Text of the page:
Vice-chancellors and politicians are fighting behind the scenes to overturn "misconceived" plans for a European Institute of Technology.
The European Commission has already conceded that the institute, designed to challenge the world-renowned Massachusetts Institute of Technology in the US, should be virtual - thereby sidestepping the debate about where it should be based.
This compromise, however, has failed to silence critics. Universities UK, the vice-chancellors' umbrella group, has written to Prime Minister Tony Blair and other ministers expressing fierce opposition to the project, arguing that it is "a distraction from the real business of funding research".
Drummond Bone, president of UUK and vice-chancellor of Liverpool University, said: "Looking across the Atlantic to MIT and trying to engineer it in Europe is simplistic. While the Commission seems to have played down the initial comparisons made with MIT, what is proposed in the document will almost certainly have none of the attributes that have made MIT so successful."
He added: "It is inevitable that the initiative will, by its very nature, lead to a high degree of top down bureaucratic intervention, causing it to be driven by political rather than scientific considerations."
The Government has yet to give any indication of its position on the proposed institute. Westminster insiders said this week that it might be difficult for Mr Blair to oppose the plan, which Commission president Jose Manuel Barroso has presented as a key plank of his mission to reform Europe's struggling economies.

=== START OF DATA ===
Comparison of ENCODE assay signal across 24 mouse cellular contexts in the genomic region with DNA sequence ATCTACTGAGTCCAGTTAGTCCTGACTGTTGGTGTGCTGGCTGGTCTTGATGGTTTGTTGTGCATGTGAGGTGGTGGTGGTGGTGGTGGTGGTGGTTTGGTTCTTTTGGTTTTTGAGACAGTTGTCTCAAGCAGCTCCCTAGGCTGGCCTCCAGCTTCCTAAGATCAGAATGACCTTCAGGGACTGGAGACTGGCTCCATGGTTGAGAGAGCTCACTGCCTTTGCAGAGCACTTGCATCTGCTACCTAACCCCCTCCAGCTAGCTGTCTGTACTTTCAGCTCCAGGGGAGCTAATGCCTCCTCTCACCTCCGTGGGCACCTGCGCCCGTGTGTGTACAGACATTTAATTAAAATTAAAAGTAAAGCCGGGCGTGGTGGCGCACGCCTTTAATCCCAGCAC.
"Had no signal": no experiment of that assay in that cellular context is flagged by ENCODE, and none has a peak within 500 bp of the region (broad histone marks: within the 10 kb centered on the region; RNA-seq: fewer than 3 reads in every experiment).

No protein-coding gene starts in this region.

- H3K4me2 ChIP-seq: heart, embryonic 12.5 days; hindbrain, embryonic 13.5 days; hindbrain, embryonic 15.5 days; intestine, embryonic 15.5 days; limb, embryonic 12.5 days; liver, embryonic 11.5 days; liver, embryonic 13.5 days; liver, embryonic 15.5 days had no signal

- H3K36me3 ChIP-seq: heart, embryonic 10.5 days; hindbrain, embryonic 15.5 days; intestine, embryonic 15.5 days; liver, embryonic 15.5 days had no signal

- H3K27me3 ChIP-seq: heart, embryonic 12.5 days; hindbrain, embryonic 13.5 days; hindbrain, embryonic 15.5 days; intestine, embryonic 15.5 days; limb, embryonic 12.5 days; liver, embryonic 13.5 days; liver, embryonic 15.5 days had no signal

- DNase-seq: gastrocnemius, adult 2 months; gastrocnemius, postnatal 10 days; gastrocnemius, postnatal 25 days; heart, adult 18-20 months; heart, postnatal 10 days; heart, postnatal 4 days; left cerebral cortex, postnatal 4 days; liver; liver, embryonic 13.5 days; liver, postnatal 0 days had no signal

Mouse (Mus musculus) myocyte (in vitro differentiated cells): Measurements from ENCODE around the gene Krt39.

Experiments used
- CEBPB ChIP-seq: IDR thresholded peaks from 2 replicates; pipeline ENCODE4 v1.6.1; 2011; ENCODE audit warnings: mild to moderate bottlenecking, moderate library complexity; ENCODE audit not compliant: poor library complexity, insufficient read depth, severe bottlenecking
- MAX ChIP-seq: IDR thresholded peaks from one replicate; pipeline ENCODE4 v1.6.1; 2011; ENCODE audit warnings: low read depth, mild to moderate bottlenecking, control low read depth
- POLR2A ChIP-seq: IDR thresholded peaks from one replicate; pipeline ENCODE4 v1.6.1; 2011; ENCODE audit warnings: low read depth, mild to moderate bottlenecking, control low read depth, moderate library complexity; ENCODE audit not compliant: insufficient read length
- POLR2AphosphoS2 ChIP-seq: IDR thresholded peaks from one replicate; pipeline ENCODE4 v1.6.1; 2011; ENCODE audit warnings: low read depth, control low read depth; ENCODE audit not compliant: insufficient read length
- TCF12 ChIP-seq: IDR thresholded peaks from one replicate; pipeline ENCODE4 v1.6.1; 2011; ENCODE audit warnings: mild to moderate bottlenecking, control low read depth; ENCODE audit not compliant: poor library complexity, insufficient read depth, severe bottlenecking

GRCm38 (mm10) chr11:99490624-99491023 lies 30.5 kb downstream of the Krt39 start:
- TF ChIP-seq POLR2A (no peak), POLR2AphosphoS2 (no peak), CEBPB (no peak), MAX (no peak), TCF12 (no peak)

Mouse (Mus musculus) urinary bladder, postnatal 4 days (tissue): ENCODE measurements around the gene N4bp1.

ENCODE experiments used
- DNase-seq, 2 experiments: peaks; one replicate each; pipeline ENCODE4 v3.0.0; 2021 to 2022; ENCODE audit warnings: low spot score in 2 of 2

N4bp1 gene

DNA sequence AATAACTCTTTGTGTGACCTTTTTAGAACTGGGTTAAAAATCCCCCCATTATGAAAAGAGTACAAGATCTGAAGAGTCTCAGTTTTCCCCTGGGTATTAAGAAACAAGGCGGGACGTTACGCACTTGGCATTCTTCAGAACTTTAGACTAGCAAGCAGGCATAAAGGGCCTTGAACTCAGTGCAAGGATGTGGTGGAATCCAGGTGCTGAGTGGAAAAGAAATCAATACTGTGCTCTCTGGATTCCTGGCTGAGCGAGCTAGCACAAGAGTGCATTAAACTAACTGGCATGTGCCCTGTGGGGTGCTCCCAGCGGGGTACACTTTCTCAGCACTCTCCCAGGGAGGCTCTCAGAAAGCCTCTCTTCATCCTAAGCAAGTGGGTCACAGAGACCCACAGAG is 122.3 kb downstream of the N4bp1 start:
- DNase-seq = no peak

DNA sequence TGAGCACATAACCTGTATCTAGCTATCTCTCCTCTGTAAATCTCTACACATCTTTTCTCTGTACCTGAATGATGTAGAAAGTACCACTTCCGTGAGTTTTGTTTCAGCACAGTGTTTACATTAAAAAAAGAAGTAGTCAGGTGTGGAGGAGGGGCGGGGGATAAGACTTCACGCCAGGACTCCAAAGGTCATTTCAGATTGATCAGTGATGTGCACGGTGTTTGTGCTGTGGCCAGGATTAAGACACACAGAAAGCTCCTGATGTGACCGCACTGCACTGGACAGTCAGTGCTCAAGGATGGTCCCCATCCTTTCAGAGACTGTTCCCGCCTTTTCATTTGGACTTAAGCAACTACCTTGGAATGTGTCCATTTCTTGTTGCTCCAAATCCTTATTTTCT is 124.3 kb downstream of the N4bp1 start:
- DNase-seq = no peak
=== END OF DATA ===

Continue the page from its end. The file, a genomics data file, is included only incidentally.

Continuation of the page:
But Lord Sainsbury, the Science Minister, has made no secret of his opposition. During a recent evidence session on Europe he told the House of Commons Science and Technology Committee: "It is based on a very simplistic idea that if you had a body that was a European equivalent of MIT, that somehow would put everything right. I find this a little naive.Quite frankly, we have some perfectly good institutes across Europe."
Bill Rammell, the Higher Education Minister, described the idea as "interesting", but added: "We have a number of questions about whether the EIT proposal is the best way forward and we will be encouraging the Commission to do further work on some alternative approaches. There will need to be a serious and full debate on the proposal before final decisions are taken."
Meanwhile, the chairman of the Coimbra Group of elite research universities in Europe has sent a letter to heads of member institutions urging them to oppose the EIT proposals. Guido Langouche called on vice-chancellors to lobby their respective heads of state who are meeting in Brussels this week.